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Seattle is the #7 WORST City for Rats – Here’s What to do About It

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According to the 2013 American Housing Survey, rats were spotted in 2.1 % of occupied housing units in the Seattle metro area, making it the 7th rattiest city in the entire county.

According to the 2013 American Housing Survey, rats were spotted in 2.1 % of occupied housing units in the Seattle metro area, making it the 7th rattiest city in the entire county.

This is unsettling but it helps to know that we’re in good company: Paris, France, best known as the city of light, love and romance, is also home to an estimated 8 million rats. Given the city’s population of 2 million, that stat means rats outnumber Parisians four to one. Not so romantic, is it?

Closer to home, Northwesterners have two kinds of rats to contend with: the Norway rat and the roof rat.

The Norway Rat

  • Is sometimes called a “wharf rat” or “dump rat”
  • Is the larger of the two
  • Likes to burrow in the ground


The Roof Rat

  • Is sometimes called a “tree rat”
  • Is the smaller of the two
  • Is skilled at climbing and can often be found nesting in attics


These critters seek food and shelter so keeping them out of your home or place of business means identifying and eliminating opportunities for them to find these two resources. Here are a few tips:

1. Cover your garbage

Both inside your house and on the curb, an open can is a beacon for rats that announces a veritable smorgasbord of goodies. Buy trash cans with lids and make sure they close to keep curious rats from venturing near. Remember that rats’ sense of smell far surpasses ours, so a really tight seal is crucial to prevent appetizing odors from wafting.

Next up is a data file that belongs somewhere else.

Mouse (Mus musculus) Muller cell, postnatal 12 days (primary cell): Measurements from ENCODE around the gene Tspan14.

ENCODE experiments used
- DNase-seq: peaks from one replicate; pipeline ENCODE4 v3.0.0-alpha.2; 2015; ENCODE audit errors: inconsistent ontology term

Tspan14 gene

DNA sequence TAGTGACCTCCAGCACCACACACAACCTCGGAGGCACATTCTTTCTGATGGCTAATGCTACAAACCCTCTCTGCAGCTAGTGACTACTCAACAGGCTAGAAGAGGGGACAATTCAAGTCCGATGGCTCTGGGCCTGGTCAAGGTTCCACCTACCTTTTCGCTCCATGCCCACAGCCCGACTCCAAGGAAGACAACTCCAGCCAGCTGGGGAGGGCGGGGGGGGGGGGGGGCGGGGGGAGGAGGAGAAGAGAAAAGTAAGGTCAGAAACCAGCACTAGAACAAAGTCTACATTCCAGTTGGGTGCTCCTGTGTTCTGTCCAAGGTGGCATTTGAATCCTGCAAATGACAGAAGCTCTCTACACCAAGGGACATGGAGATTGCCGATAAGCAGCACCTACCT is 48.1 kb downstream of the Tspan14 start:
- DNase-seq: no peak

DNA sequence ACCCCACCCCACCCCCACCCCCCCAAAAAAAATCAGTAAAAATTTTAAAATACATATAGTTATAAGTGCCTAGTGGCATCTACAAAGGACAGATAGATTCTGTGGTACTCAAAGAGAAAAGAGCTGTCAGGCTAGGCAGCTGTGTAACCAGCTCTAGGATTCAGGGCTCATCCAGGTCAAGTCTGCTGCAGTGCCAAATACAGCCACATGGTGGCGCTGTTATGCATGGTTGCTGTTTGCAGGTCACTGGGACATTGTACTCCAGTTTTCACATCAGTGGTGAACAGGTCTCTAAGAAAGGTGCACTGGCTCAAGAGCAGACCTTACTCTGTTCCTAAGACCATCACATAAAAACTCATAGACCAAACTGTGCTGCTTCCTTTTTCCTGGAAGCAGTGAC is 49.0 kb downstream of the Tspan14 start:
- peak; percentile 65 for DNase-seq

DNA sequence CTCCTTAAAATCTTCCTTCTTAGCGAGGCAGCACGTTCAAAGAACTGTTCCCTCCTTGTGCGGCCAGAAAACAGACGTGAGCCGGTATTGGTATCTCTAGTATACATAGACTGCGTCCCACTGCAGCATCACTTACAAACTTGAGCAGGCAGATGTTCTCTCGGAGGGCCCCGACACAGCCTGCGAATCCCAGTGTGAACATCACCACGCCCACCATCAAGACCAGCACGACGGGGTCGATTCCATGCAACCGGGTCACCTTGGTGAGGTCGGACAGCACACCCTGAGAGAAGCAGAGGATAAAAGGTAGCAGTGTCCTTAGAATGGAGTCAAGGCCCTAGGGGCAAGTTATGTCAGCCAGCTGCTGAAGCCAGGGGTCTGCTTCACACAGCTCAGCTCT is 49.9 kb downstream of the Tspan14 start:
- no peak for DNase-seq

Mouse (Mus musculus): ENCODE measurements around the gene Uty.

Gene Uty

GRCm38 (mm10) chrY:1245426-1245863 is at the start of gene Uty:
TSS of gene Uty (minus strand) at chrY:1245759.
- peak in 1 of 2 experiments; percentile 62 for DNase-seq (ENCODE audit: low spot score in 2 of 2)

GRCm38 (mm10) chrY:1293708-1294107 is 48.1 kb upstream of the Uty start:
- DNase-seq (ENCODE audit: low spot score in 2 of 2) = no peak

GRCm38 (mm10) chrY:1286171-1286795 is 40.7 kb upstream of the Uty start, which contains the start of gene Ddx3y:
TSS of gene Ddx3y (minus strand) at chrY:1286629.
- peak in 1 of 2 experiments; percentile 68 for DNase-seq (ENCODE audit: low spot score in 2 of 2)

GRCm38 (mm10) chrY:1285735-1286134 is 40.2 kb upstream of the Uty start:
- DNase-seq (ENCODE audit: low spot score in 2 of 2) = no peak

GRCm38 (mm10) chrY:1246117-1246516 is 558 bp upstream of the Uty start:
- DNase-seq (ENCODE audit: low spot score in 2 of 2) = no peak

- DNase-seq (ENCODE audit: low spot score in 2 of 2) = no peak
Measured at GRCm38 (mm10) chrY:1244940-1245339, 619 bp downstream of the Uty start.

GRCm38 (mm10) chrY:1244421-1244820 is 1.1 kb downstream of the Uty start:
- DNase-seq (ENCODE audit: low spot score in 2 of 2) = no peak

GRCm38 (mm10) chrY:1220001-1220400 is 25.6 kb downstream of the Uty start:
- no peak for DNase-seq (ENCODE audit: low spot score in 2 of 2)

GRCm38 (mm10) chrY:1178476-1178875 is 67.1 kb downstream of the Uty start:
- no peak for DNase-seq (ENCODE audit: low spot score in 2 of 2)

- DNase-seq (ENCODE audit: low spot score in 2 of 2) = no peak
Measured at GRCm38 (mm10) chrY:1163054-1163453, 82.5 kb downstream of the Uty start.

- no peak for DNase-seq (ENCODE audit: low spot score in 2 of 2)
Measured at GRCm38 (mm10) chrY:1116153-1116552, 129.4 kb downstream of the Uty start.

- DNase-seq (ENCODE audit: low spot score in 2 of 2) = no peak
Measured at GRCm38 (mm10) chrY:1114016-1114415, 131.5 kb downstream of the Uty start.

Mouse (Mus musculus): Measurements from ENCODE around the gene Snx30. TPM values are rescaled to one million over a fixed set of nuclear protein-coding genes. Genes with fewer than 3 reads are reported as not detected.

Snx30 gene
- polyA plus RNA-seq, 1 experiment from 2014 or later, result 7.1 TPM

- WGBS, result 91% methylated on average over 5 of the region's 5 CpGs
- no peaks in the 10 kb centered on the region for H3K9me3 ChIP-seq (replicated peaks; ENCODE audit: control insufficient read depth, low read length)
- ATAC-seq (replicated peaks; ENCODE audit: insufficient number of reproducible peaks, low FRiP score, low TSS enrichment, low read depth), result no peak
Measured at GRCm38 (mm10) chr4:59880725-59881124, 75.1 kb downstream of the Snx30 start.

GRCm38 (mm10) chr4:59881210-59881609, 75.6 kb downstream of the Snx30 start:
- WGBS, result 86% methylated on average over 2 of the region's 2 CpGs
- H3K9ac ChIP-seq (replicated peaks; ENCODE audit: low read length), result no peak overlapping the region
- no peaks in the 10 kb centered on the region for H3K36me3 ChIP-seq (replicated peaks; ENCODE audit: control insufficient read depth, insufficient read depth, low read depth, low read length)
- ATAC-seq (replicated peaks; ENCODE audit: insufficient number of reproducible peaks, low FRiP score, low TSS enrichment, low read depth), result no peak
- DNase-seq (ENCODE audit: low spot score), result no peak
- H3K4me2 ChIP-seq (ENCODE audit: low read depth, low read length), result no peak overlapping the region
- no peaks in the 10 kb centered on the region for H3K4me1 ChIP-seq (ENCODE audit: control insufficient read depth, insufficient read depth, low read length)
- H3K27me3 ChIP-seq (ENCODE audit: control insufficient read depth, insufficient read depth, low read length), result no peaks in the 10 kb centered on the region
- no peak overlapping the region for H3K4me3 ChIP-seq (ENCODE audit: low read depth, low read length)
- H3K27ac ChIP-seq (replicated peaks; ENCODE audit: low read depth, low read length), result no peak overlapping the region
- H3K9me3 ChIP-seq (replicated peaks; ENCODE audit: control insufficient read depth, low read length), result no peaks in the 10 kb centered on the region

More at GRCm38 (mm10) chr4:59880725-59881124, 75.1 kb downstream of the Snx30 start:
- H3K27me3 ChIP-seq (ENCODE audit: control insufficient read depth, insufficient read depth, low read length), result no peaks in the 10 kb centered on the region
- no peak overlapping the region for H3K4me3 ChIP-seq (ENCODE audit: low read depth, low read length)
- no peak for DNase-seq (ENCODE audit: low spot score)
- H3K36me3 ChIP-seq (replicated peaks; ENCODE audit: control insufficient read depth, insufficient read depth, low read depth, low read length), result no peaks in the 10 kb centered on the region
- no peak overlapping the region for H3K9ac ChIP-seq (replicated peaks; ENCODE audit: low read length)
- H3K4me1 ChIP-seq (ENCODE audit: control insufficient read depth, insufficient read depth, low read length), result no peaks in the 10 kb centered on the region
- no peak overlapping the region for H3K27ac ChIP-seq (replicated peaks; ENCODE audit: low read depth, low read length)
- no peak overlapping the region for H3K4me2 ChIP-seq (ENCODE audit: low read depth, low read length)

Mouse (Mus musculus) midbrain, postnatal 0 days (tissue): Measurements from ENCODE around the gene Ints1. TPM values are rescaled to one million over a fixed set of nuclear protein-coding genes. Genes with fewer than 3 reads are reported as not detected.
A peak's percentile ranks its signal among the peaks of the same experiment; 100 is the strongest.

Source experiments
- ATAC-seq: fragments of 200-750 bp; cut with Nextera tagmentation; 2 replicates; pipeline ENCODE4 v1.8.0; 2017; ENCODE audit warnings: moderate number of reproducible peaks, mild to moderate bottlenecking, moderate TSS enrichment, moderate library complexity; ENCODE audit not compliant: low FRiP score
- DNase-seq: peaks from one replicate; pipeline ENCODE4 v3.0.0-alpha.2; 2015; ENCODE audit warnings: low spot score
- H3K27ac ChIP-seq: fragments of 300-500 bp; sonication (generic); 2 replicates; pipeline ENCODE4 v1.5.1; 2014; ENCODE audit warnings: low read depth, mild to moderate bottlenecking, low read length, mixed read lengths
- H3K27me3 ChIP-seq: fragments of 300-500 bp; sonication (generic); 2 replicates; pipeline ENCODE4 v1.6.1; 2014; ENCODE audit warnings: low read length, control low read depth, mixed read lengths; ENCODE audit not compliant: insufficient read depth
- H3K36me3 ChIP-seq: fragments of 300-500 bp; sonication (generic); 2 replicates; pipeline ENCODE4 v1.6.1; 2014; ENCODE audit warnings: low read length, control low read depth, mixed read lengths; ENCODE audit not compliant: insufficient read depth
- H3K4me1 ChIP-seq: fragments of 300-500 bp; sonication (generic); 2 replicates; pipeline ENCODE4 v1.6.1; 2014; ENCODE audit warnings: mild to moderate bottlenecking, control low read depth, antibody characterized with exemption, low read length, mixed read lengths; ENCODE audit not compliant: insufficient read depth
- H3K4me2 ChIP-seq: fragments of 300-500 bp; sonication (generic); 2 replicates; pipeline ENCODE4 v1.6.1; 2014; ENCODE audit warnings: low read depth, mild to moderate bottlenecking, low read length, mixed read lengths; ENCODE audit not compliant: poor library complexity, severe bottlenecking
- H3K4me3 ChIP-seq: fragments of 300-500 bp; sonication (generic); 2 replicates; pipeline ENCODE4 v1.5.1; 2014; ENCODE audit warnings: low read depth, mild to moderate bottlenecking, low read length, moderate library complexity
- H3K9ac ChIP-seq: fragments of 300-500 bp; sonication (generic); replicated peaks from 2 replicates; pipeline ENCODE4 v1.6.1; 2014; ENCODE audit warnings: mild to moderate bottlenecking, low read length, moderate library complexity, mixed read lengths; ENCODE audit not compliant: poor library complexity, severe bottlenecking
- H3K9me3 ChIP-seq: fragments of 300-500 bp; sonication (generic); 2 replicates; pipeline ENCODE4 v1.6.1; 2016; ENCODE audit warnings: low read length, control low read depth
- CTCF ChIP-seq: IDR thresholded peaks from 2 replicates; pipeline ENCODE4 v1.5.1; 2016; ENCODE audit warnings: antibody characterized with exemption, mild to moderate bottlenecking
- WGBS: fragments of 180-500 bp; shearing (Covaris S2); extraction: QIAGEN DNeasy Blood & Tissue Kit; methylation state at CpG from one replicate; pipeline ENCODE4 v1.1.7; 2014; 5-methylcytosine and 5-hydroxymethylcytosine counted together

2. Close your doors

Rats come in through open doors and other cracks. Commercial kitchens and grocery stores are most likely to have rats come in through back doors since they open up to alleys, but homes that aren’t well sealed are vulnerable too. You can do a scan yourself, or hire a pest control specialist to audit your property and find and fill openings that rodents might sneak into.

3. Don’t feed the animals

It’s easy to overlook pet food that stays out, but this can attract rats too. So can bird feeders. If you’re experiencing a rat problem or trying to prevent one from developing, don’t leave food out animal food for long periods of time.

4. Don’t offer shelter

Rats nest in undisturbed materials – that could be a sweater stuffed in the back of your closet or the insulation in your attic or crawl space. Store clothes in sealed containers and seal up openings both high and low to keep rats out of your insulation.

Rats aren’t only unpleasant – they’ll chew up and destroy clothing, contaminate food and their droppings carry disease. Follow the advice above to keep these unwanted visitors away from your home or business.

Have unwanted visitors already breached your defenses? The experts at Paratex have been getting rid of rodents since 1908, when they were called upon to eliminate rats in the holds of ships arriving on Seattle’s waterfront. These days, Paratex also help homeowners and businesses with bird control, insect infestations, wood-destroying bugs and other pest problems. Learn more and request a quote at http://paratex.com. Responses are speedy and prices are fair.

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